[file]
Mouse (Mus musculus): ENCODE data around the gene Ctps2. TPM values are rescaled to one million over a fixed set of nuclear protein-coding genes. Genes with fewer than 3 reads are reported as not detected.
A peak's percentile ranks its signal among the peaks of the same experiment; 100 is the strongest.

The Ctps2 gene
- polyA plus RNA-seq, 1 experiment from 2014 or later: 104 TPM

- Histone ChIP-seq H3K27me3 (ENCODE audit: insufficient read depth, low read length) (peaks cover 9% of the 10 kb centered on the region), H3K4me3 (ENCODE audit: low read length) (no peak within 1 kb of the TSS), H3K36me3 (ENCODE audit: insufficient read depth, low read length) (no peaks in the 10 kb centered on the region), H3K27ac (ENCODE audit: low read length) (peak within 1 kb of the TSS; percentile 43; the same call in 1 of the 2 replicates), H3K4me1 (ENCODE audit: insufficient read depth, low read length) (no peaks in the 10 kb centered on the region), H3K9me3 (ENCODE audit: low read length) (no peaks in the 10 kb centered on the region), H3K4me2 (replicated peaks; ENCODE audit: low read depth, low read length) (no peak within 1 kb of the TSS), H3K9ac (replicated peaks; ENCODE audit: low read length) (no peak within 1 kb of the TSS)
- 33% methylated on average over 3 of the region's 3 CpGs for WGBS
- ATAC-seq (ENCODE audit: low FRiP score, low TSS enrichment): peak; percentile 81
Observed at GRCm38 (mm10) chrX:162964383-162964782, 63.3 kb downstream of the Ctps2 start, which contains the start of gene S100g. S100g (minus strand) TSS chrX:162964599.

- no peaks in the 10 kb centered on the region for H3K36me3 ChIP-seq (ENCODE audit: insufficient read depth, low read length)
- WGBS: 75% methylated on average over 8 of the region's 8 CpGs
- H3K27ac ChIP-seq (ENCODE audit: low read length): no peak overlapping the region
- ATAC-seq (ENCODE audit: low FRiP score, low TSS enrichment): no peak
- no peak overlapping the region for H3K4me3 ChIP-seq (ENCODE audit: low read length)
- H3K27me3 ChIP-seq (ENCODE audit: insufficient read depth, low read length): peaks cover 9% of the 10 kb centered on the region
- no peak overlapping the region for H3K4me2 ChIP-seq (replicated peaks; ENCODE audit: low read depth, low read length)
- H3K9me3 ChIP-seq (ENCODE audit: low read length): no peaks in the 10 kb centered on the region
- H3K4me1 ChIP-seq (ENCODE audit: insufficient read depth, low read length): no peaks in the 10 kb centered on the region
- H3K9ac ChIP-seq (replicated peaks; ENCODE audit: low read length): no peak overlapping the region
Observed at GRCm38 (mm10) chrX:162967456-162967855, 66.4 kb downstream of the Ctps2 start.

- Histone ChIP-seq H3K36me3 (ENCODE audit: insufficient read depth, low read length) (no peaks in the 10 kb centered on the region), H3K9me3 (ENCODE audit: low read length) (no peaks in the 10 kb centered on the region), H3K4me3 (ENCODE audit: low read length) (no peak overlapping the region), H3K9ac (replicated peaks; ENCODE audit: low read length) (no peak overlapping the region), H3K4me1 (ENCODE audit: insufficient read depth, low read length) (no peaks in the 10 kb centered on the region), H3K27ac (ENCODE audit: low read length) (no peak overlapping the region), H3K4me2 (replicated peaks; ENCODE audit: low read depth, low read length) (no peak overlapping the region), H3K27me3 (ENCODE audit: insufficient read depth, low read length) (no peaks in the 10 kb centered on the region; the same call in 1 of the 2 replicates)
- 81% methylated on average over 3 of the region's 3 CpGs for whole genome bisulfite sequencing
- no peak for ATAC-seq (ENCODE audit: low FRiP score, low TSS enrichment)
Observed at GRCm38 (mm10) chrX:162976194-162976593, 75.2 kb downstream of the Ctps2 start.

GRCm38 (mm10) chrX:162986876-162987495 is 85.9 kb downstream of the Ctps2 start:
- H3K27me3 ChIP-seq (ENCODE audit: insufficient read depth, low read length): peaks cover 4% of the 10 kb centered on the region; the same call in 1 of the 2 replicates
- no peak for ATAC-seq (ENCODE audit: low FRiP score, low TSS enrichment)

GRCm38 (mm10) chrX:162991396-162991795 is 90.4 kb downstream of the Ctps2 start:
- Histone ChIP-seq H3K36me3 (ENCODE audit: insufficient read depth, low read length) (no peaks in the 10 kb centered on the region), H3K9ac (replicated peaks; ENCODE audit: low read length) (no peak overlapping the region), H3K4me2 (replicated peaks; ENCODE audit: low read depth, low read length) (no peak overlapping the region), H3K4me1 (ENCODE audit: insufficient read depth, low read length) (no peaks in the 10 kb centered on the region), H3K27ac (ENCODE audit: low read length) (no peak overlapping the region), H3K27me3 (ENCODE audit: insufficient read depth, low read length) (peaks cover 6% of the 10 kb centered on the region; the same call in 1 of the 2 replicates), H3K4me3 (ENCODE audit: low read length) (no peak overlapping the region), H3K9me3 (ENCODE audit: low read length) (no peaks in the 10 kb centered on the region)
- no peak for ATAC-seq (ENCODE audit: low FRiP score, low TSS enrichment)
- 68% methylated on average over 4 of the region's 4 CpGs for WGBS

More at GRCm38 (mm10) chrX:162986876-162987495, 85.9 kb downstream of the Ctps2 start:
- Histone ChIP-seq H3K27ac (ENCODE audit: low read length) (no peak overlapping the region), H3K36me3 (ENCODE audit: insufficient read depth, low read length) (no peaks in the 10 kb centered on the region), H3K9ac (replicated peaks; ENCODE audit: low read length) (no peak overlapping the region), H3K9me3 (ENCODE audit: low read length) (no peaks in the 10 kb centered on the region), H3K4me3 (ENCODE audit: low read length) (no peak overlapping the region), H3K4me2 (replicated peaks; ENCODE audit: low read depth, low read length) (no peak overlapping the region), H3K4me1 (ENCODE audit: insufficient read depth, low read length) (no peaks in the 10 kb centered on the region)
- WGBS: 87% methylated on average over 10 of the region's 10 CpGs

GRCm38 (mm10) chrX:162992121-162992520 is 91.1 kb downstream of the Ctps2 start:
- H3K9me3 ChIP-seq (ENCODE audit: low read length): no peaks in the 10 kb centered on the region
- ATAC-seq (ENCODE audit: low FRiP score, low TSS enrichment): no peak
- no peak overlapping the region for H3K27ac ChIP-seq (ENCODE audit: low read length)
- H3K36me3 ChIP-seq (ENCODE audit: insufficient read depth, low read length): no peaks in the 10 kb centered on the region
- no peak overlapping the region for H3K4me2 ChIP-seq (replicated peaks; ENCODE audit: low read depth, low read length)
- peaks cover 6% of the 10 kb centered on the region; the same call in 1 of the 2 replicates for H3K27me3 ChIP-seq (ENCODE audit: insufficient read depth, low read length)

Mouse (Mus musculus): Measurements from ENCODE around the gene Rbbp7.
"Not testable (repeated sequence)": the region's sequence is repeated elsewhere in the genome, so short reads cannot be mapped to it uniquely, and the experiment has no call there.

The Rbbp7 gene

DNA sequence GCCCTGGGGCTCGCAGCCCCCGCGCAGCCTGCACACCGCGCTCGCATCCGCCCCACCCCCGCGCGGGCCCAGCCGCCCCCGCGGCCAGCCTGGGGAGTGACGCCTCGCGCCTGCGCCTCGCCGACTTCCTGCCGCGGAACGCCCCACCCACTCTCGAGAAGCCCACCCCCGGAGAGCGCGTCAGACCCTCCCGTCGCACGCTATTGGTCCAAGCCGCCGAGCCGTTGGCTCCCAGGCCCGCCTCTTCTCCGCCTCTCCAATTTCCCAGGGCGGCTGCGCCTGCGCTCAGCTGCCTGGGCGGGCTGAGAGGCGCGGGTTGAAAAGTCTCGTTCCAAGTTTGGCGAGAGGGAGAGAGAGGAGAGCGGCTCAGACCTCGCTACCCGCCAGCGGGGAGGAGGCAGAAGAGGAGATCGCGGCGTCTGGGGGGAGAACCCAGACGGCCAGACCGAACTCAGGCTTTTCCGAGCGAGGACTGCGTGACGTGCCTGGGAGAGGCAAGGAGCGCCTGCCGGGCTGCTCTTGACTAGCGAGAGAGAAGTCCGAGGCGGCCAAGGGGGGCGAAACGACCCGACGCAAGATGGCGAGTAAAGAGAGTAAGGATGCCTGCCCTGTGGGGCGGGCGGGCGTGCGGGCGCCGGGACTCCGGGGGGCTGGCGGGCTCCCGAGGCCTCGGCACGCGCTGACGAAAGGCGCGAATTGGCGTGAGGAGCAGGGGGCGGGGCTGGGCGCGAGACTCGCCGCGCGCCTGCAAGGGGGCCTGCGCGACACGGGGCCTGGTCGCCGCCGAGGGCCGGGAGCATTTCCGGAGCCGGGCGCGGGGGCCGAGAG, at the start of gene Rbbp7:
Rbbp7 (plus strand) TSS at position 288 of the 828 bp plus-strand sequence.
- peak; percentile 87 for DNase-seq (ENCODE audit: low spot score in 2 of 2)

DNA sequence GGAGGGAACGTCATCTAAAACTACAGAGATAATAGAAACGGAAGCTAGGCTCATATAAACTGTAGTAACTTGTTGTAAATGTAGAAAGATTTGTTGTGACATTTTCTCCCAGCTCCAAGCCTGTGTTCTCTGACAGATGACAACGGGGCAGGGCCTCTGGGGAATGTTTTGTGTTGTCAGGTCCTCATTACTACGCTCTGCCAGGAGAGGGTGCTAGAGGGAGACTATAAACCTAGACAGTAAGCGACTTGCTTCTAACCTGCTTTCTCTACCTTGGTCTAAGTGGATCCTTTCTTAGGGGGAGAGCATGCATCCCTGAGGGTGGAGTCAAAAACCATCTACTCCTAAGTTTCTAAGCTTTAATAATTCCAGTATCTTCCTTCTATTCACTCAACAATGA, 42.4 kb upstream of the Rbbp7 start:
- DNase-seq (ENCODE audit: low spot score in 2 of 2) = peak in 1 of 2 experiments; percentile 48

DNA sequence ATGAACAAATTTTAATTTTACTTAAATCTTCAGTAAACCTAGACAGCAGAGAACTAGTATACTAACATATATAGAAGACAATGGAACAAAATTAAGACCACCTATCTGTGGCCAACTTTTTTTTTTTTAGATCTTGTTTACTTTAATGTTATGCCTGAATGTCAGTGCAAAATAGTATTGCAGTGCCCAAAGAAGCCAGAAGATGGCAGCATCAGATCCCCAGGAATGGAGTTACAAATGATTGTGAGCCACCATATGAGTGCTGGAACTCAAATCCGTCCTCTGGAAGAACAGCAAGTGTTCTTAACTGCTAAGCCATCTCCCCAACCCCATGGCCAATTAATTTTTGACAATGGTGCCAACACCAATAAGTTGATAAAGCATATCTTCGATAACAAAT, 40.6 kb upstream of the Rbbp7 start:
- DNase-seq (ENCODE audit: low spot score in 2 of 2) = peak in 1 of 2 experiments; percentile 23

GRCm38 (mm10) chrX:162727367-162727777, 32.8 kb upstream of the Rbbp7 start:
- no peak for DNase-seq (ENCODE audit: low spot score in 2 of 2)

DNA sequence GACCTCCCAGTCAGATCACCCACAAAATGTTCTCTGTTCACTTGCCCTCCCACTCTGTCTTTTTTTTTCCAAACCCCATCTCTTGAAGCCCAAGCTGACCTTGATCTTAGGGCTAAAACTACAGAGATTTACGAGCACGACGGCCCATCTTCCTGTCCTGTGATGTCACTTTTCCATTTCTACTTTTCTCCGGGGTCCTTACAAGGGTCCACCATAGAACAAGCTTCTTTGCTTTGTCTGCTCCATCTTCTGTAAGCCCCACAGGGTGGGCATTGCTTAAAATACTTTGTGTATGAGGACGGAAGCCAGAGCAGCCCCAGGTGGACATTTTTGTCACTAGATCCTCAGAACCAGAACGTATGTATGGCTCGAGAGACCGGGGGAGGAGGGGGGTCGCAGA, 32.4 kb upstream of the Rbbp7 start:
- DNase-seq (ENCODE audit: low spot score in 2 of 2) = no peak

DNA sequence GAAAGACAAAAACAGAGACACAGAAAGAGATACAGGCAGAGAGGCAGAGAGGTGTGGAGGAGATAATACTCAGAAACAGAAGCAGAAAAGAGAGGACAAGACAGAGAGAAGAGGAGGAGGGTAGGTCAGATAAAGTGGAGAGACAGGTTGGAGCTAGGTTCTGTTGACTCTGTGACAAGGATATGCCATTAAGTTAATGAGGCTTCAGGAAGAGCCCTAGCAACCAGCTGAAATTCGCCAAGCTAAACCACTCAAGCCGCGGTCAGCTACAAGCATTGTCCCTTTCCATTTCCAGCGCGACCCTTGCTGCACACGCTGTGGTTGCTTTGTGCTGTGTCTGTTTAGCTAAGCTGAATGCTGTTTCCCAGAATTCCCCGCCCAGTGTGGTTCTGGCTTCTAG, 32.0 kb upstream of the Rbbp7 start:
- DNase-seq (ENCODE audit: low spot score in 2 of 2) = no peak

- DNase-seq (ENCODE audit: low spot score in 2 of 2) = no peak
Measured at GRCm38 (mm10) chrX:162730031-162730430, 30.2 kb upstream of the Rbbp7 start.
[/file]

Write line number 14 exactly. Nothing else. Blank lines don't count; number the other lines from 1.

- H3K27me3 ChIP-seq (ENCODE audit: insufficient read depth, low read length): peaks cover 9% of the 10 kb centered on the region